There are 5 main Climatic Conditions to be concerned with

1. Temperature 2. Humidity 3. Rainfall 4. Wind 5. Snowfall. -There is a common misconception among candidates as many believe Solar Orientation is a climatic condition. However, Solar Orientation is not a Climatic Condition, rather a Site Condition. See Wikipedia's definition of Climate. - It is also important to understand the individual climatic conditions and the concepts associated with each. Let's take a further look;



-Hot and cold, extreme temperature ranges possible in deserts and mountainous regions. It is a good idea to incorporate the following when designing for temperature concerns: -Proper insulation in walls and ceilings -Larger overhangs on southern exposure -Passive heating and cooling strategies -Properly sized mechanical equipment



-The amount of water vapor in the air. -Remember humidity is likely to be involved in any project scenario. Even in the desert environment where the humidity level is low, you may need to incorporate humidification equipment into the design to increase the humidity on the interior, especially if it's a library or museum so the contents are at the proper internal humidification level. -Moisture in the air -Excessive moisture in toilet rooms/shower rooms can lead to mold -Moisture control — exhaust fans in toilet rooms, laundry areas -Proper design of exterior details to allow materials to breathe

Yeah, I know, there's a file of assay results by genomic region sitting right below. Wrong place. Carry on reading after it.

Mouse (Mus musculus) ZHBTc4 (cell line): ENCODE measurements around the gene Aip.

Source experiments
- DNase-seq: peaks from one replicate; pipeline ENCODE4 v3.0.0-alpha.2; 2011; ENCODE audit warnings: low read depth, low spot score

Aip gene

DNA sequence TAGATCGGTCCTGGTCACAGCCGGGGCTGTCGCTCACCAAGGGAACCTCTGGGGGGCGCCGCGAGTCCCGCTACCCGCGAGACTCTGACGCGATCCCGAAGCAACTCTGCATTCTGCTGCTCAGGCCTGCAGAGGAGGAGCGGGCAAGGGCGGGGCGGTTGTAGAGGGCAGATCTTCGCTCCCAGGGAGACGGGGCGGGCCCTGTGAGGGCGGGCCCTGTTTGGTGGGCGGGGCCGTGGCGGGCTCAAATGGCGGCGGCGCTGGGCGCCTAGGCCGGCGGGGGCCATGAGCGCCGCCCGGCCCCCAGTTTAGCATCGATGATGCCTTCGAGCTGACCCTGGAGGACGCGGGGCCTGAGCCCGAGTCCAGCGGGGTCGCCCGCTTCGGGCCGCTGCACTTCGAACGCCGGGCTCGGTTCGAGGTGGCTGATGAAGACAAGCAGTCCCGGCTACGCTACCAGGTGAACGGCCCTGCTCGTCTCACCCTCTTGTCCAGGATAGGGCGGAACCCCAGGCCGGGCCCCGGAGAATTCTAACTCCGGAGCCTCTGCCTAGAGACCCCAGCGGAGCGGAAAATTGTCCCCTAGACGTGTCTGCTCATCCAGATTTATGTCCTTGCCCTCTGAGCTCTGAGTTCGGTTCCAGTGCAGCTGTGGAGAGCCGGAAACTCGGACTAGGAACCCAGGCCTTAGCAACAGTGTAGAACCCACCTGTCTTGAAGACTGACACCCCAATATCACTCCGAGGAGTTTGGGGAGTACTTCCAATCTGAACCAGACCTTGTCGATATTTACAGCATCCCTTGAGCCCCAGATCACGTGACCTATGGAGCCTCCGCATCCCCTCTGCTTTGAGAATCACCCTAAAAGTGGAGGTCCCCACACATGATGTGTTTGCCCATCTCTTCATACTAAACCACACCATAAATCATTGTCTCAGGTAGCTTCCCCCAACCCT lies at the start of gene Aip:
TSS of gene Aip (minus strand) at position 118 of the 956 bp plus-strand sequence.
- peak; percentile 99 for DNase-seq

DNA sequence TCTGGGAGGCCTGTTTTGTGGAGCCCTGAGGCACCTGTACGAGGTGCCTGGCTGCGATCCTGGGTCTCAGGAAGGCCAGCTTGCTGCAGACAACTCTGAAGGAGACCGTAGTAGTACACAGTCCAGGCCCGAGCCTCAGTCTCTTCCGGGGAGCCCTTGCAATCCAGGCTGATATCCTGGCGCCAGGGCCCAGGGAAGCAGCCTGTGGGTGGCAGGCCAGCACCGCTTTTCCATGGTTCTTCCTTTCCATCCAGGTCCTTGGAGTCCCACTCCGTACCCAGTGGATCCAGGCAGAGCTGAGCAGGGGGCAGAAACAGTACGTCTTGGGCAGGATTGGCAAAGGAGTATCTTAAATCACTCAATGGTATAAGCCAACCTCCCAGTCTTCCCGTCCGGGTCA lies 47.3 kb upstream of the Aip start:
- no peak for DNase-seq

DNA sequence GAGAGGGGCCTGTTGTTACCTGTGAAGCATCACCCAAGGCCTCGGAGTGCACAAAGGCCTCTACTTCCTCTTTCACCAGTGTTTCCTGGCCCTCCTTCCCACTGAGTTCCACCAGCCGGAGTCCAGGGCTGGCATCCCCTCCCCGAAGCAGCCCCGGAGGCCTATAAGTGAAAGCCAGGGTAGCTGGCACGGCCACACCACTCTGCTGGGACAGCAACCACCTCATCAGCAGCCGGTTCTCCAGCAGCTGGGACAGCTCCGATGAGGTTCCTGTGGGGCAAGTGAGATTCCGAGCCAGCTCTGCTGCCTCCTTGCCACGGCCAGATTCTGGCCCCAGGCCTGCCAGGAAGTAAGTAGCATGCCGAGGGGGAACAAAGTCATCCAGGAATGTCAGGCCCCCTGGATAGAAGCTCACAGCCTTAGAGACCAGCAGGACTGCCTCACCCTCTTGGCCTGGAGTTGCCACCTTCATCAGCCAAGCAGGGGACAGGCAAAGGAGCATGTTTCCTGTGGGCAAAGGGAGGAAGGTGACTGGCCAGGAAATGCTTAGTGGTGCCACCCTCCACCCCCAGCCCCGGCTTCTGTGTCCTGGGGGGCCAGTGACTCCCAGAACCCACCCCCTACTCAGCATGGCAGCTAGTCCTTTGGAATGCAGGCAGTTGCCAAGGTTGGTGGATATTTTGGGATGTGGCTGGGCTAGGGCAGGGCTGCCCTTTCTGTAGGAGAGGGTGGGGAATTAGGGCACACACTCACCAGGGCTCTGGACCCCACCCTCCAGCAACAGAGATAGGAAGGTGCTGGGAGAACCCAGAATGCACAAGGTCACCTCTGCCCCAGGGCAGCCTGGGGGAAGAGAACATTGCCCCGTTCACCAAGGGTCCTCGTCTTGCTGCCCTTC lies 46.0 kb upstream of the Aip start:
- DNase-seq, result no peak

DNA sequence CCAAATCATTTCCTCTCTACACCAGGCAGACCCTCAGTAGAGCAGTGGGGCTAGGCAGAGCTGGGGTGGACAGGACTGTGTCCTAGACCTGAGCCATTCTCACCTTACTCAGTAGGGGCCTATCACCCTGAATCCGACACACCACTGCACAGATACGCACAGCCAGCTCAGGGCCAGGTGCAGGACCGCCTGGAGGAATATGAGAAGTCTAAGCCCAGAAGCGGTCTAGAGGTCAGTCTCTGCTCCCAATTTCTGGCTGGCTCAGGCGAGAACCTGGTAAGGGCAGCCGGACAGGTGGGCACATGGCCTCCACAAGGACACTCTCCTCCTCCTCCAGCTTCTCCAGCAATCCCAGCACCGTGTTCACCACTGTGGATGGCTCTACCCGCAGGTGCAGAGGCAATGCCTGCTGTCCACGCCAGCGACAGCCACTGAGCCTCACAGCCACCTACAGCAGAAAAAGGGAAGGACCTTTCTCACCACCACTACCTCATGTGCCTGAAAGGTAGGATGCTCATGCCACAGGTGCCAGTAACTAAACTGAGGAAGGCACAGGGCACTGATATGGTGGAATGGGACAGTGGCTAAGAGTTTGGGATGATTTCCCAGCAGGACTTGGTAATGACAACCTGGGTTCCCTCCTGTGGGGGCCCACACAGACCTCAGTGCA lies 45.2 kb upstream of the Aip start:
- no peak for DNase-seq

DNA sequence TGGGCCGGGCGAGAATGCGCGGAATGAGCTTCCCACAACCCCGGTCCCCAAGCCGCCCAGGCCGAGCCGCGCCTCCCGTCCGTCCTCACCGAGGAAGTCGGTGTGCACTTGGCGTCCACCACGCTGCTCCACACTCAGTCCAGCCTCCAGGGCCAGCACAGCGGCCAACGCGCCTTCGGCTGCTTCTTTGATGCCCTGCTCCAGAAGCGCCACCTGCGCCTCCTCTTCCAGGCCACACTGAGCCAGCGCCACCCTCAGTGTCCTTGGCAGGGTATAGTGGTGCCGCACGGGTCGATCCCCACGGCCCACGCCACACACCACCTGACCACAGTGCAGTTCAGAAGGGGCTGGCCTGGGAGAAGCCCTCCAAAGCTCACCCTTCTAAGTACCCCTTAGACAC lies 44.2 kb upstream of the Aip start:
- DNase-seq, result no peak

-Water penetration of the building envelope is always a concern and care must be taken to ensure a properly designed weather tight building. Also a concern for storm water runoff and rain water collection/distribution methods should be factored into the project scenario. -Proper slope and drainage of roof and site -Overhangs above exterior doors and windows to better protect openings -Proper flashing around door and windows -Proper flashing at all roof penetrations -Design a rain screen envelope to minimize moisture buildup in envelope -Desert environment — design for drainage to avoid flash flooding